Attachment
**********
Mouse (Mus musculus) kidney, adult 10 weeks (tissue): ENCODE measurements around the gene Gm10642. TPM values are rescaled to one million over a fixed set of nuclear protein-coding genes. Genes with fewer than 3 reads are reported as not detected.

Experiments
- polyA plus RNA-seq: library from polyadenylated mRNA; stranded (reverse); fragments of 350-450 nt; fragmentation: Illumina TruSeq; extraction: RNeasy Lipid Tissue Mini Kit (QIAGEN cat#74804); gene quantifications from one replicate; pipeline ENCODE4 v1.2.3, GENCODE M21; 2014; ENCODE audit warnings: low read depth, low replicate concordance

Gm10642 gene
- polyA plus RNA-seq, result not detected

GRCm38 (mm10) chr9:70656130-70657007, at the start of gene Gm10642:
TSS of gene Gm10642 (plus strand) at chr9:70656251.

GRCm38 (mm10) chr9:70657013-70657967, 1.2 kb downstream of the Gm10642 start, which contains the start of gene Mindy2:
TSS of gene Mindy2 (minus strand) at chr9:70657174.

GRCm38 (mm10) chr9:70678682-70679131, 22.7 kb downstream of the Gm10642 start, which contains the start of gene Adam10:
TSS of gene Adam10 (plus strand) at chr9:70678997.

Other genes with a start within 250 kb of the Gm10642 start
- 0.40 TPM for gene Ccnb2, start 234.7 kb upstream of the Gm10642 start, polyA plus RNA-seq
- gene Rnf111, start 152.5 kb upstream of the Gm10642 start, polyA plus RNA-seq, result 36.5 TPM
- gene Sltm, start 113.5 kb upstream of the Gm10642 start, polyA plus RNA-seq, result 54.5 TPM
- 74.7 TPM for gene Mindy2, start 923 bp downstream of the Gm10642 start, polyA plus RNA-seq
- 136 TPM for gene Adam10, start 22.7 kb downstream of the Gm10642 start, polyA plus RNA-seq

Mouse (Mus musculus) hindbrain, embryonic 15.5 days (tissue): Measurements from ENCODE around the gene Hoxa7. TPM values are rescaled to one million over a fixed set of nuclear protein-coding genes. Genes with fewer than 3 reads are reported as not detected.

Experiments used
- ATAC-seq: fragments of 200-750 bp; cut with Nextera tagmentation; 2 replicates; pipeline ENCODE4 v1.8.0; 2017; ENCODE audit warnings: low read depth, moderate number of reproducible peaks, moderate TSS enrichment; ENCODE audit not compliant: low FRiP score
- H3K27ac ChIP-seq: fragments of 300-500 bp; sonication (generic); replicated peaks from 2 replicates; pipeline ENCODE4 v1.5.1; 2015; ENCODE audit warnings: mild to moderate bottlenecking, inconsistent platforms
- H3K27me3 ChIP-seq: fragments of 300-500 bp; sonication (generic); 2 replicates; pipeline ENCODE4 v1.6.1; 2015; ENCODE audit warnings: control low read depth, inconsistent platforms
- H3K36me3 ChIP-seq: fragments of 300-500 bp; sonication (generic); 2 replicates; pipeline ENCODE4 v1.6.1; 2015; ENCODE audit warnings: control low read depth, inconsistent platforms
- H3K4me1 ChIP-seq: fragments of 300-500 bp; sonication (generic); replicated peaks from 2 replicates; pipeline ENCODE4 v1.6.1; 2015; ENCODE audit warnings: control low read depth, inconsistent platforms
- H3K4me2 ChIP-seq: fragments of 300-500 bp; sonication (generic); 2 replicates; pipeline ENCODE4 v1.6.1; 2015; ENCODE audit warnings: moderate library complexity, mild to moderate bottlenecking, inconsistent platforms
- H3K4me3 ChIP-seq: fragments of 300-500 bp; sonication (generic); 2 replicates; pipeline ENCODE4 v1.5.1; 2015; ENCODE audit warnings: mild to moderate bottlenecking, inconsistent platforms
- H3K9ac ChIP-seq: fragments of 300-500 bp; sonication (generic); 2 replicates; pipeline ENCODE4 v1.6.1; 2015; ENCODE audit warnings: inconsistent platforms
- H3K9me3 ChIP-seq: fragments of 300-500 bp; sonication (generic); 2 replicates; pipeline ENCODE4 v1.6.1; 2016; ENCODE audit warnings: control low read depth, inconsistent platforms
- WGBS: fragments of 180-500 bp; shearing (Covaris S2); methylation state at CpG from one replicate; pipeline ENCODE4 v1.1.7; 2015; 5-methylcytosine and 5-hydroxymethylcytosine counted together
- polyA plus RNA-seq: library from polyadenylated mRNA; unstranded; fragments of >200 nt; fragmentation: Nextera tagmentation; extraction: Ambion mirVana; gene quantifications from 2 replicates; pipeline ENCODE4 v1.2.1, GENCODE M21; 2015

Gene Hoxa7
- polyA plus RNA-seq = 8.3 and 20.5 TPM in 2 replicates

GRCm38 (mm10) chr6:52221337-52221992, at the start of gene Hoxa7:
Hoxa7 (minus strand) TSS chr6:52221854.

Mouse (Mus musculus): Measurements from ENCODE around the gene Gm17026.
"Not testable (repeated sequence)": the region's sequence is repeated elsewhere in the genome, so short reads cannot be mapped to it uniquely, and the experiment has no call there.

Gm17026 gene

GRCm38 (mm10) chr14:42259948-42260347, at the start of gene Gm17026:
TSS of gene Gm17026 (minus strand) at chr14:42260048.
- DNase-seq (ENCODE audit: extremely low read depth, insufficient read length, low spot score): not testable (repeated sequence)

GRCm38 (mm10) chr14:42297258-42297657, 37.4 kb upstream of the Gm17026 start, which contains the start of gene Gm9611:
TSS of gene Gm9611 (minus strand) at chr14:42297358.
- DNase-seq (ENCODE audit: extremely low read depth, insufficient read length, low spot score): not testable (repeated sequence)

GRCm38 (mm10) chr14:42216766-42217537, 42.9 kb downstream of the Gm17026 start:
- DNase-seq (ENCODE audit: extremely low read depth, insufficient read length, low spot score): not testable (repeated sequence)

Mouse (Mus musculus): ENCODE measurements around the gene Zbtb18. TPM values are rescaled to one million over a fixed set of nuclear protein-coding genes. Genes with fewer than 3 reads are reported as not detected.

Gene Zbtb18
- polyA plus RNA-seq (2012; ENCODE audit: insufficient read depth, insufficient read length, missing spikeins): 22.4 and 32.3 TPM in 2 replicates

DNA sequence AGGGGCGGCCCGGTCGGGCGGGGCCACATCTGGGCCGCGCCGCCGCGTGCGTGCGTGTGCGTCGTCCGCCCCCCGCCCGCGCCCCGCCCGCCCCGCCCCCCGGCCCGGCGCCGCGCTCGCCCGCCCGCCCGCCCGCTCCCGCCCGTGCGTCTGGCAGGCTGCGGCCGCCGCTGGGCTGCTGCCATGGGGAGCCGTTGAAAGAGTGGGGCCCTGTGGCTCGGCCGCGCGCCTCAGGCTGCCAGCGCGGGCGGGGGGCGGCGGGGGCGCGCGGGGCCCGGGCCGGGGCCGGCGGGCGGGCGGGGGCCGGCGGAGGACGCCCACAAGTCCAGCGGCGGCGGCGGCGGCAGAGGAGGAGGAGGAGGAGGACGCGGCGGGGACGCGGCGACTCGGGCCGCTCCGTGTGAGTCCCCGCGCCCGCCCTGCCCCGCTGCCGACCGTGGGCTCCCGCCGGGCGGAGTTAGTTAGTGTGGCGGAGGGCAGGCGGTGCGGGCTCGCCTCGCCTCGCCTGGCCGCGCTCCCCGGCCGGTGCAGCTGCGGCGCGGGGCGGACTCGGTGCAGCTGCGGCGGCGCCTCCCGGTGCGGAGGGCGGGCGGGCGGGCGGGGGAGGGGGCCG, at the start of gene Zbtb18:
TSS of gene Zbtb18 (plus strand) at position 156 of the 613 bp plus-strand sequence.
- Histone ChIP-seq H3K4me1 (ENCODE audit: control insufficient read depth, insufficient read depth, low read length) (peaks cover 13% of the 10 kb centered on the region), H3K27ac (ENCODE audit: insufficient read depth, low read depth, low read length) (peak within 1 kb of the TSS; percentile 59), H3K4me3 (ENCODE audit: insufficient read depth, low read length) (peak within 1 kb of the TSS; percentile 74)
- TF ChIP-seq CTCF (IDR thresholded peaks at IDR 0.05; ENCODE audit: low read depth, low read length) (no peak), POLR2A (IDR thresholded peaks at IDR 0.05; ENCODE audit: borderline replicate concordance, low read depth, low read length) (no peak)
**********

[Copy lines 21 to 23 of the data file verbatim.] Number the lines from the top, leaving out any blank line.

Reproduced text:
- H3K27ac ChIP-seq: fragments of 300-500 bp; sonication (generic); replicated peaks from 2 replicates; pipeline ENCODE4 v1.5.1; 2015; ENCODE audit warnings: mild to moderate bottlenecking, inconsistent platforms
- H3K27me3 ChIP-seq: fragments of 300-500 bp; sonication (generic); 2 replicates; pipeline ENCODE4 v1.6.1; 2015; ENCODE audit warnings: control low read depth, inconsistent platforms
- H3K36me3 ChIP-seq: fragments of 300-500 bp; sonication (generic); 2 replicates; pipeline ENCODE4 v1.6.1; 2015; ENCODE audit warnings: control low read depth, inconsistent platforms